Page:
Do the pocket-friendly tablets deliver on all their promises,where do they exceed expectations and where do they fail?
Milagrow TabTop PC
Milagrows 7-inch TabTop claims to stand out,not only as the sole tablet-cum-laptop in the market,but also as a device customised for women. The TabTop sports five different ports,apart from the usual external buttons. Switching it on can be testing,as it takes up to a minute or two to boot.
On unlocking the device from the custom Android home page (the TabTop runs Gingerbread,a plus),we are brought to the advertised women-friendly user interface. You tap on the pink laptop for music,pink photo frame for gallery,etc. It may work with children,but as an Android user,I was unhappy to have my handy home screen converted into a pink room,which needs tapping! The TabTop also serves as an e-reader,and the library function is satisfactory,though the pinch-and-zoom function is not available. Several ready-to-use applications are handy (Sentinel anti-theft app,Skype,anti-virus,etc). The touch is less than satisfactory,while the taps work fine,the drags and swipes are a bother. The touch keys along the top of the screen need to be stabbed with a nail to elicit a response. The front-facing camera is poor even in regular light. While a stylus is provided,it may not be convenient to carry around. The hard case is welcome and sturdy,but I could not make mine work as a stand.
At Rs 13,990 the price may be less than most popular tablets,but one comes away dissatisfied.
Digital Waves TabPlus Rio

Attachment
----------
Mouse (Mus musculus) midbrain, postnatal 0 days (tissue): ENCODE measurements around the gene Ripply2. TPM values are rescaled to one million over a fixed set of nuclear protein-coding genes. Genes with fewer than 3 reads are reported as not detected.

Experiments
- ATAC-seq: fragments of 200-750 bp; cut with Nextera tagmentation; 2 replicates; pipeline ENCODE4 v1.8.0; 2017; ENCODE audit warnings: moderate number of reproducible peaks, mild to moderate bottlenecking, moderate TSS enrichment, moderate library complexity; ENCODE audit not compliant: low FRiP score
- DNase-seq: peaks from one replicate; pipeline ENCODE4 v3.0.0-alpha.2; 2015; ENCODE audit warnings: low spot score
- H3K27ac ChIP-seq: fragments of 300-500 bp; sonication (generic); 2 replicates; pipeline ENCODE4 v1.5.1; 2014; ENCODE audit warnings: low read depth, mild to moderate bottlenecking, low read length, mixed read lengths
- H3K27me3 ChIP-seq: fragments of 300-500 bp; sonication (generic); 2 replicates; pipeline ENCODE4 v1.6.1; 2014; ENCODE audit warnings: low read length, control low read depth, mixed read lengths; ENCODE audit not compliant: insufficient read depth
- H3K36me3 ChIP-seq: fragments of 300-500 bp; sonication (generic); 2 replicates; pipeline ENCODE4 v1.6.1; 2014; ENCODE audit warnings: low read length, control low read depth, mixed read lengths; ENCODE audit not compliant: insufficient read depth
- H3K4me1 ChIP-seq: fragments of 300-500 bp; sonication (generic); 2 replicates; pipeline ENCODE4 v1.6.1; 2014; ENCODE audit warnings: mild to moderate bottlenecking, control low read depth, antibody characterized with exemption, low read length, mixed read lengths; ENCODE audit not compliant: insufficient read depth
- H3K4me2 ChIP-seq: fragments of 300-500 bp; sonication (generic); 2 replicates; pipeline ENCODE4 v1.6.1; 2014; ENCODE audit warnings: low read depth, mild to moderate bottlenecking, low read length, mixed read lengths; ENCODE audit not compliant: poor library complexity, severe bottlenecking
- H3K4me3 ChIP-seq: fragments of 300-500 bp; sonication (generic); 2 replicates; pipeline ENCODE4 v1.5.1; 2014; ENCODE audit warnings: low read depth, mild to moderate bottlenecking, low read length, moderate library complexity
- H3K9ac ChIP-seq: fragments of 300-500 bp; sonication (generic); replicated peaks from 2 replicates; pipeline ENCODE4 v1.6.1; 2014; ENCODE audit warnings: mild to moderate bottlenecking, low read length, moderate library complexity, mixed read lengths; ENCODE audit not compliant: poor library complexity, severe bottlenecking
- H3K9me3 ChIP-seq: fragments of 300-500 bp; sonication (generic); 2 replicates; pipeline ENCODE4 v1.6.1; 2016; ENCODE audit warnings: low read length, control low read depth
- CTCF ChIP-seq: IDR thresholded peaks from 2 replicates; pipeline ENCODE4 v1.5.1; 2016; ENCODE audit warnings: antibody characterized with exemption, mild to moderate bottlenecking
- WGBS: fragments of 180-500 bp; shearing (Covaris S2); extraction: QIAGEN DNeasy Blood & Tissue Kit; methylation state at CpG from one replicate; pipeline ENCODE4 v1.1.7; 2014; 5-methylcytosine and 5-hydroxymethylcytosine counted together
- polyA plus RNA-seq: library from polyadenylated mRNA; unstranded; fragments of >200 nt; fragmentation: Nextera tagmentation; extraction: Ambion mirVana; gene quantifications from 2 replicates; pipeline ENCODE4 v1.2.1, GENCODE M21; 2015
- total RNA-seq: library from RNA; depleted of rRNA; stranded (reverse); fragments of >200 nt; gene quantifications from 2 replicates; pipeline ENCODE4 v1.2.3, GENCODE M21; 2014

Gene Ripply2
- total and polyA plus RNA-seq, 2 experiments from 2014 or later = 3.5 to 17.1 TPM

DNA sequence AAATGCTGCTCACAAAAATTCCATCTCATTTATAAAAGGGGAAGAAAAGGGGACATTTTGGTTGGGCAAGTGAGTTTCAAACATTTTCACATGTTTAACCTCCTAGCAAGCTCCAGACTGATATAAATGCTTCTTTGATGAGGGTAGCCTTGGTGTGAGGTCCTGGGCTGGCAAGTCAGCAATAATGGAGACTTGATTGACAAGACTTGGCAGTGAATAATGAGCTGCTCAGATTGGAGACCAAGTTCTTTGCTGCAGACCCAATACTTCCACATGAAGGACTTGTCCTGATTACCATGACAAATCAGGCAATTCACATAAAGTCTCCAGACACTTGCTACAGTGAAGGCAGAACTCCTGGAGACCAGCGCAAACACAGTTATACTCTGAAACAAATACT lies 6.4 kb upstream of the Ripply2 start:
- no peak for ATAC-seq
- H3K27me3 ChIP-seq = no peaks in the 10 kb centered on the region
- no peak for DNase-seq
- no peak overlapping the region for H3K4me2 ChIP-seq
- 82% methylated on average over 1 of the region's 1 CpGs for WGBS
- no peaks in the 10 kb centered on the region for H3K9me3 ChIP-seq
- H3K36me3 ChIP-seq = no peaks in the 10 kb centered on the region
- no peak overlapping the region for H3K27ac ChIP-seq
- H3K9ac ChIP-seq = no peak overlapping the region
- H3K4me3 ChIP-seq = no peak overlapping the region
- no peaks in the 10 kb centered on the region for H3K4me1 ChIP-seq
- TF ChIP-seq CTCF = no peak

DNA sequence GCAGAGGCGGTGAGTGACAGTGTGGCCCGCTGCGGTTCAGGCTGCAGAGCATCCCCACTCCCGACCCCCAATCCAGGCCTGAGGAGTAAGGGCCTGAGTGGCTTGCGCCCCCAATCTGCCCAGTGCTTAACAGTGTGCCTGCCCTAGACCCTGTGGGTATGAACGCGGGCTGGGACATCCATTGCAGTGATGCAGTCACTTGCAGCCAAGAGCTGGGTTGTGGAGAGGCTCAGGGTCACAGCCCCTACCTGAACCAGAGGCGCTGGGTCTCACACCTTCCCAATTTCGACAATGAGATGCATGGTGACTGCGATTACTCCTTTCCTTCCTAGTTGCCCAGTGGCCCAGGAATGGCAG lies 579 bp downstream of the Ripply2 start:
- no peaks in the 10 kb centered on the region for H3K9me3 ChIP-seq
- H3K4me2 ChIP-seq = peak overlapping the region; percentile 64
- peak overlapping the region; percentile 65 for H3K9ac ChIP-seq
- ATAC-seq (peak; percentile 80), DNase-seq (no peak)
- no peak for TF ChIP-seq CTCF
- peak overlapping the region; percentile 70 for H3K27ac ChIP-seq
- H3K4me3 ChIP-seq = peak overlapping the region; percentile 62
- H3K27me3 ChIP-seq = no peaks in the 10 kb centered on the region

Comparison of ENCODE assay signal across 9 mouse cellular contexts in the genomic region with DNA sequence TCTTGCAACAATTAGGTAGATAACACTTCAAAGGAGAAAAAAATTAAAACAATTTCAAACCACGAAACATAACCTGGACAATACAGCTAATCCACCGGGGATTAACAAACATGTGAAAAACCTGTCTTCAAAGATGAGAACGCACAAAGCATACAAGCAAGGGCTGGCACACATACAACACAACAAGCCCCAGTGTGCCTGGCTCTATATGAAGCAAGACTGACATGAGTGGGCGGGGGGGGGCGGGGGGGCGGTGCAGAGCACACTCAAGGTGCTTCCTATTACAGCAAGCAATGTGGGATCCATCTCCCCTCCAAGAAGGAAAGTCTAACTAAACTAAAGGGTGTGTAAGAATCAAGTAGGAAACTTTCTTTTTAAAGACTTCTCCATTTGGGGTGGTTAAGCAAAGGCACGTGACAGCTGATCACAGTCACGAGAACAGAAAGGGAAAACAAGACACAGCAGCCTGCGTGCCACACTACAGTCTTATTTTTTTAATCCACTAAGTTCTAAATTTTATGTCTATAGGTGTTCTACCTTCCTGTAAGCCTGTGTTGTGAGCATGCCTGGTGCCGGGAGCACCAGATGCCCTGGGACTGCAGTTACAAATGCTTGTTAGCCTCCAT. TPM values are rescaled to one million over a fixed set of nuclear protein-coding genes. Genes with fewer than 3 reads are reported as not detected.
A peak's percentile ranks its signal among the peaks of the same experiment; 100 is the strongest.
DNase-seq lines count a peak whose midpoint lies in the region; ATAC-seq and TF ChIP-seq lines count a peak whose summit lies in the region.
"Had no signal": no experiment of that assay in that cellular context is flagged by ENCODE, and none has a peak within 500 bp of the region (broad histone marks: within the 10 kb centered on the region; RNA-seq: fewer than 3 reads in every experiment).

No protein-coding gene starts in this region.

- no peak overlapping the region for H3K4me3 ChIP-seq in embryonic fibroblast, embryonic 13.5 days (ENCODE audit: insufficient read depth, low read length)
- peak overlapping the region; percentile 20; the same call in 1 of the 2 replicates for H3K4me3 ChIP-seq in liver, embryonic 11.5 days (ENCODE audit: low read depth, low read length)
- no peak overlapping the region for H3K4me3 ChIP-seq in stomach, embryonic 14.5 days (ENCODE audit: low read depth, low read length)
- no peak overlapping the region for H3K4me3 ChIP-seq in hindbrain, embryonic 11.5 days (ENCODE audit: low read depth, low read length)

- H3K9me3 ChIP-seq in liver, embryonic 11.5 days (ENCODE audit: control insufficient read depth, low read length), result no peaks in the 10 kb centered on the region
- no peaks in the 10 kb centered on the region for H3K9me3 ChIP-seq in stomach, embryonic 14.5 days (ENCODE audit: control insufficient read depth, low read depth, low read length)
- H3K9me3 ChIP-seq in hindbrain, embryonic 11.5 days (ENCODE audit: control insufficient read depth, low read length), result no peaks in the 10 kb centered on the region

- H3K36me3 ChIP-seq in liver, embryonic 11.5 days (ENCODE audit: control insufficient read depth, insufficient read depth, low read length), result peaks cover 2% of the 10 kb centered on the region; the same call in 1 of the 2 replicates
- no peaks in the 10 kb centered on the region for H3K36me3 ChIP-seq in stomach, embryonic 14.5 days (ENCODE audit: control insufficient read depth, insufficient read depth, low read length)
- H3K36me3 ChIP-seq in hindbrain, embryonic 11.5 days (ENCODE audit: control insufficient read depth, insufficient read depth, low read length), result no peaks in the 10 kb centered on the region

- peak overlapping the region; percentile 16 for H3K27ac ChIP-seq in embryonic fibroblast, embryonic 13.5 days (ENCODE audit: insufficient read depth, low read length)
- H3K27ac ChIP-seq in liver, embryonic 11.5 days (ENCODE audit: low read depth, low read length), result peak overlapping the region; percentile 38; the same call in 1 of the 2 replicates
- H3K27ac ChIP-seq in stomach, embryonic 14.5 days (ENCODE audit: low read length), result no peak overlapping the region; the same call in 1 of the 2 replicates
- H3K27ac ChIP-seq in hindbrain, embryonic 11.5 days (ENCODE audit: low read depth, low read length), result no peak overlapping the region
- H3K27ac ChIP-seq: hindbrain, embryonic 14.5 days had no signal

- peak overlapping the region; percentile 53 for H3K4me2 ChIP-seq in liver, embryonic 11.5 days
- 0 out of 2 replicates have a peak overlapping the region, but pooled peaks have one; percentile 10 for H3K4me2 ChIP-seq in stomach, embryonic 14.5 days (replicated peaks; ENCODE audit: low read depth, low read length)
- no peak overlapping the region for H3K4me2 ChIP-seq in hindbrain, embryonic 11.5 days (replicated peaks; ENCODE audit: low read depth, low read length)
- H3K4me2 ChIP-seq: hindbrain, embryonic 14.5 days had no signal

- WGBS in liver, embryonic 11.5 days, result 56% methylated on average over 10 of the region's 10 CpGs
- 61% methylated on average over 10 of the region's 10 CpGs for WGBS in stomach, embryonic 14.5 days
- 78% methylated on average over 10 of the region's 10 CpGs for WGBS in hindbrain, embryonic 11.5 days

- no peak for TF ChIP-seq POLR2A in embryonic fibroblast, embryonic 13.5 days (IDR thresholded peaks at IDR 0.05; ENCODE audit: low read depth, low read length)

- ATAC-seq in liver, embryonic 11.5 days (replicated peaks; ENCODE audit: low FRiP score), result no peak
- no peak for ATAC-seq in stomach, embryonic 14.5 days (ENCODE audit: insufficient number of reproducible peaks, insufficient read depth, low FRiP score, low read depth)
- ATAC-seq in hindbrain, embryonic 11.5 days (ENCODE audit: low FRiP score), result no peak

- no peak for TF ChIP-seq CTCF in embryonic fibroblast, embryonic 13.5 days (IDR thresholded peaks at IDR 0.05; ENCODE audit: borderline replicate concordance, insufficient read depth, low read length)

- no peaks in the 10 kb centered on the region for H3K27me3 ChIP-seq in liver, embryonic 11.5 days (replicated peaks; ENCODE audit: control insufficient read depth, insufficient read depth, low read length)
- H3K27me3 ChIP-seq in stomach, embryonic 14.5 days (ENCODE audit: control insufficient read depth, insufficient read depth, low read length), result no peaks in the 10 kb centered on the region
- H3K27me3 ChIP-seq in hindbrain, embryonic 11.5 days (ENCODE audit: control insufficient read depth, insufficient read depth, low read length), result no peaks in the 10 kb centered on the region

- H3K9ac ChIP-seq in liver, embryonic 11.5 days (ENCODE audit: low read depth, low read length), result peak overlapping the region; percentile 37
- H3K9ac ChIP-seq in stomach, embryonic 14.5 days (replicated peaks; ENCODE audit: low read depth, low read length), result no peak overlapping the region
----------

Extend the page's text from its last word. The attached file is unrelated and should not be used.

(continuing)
Puny in size and cost,the seven-inch TabPlus Rio packs a feature-rich punch. The Rio has a powerful 1GHz processor,four gigabytes of memory and runs on Androids Gingerbread.
TabPlus Rio supports common audio and video formats (including HD video). The audio and video quality do not disappoint. It doesnt have a docking port but the 3.5 mm jack allows users to connect external speakers or headphones.
It also has an HDMI port for large-screen viewing.
The tablets touchscreen is fairly responsive but the G-sensor is extremely sensitive. You can also turn the Rio into a Wi-Fi hotspot and browse the internet through other Wi-Fi enabled devices. The tablet doesnt support applications like Facebook. An Android market search did not even list the application,so users will have to rely on web browsers to log in to Facebook.
The screen remains fairly bright indoors but the visibility falters in sunlight. Usage for five hours drains the TabPlus Rio of all its juice.
Good old plug points are the only source of power for the Rio as it lacks a USB charging ability.
Its build is good and it can be carried with ease. This device has user-friendly buttons,whose placement shouldnt pose any problems. The front-facing camera is a useful component for video callers.
At Rs 9,990,TabPlus Rio is a good deal for its price.
Mercury mTab Neo
Mercurys revamped mTab Neo comes with Androids older OS Froyo unlike its predecessor,which had Gingerbread. At Rs 16,000,one would expect better body quality also at 250 grams,the mTab Neo is a tad heavy.
The mTabs claim to fame is its ability to make calls. However,phone calls are going to be awkward unless a headset is used. The tablet needs to be flipped for calls as the speaker,which becomes an earpiece,is at the bottom. The exposed 3G SIM slot makes it convenient to swap SIM cards,but the tablet needs to be switched off for that. It comes with four gigabytes of internal memory,which is enough for most users.
Mercury has not tweaked the user interface much. It is free of useless applications which many other manufacturers pre-load. The capacitive screen is very responsive,as are the capacitive buttons. Browsing the Web is a pleasant experience,apart from a minor aspect ratio problem characters appear slightly skewed.
The speaker has good volume and is of average quality. The front camera is good for Skype,while the back camera is poor for photography. The HDMI port is a good add-on for watching videos on a bigger screen. The battery lasts around five hours on moderate usage.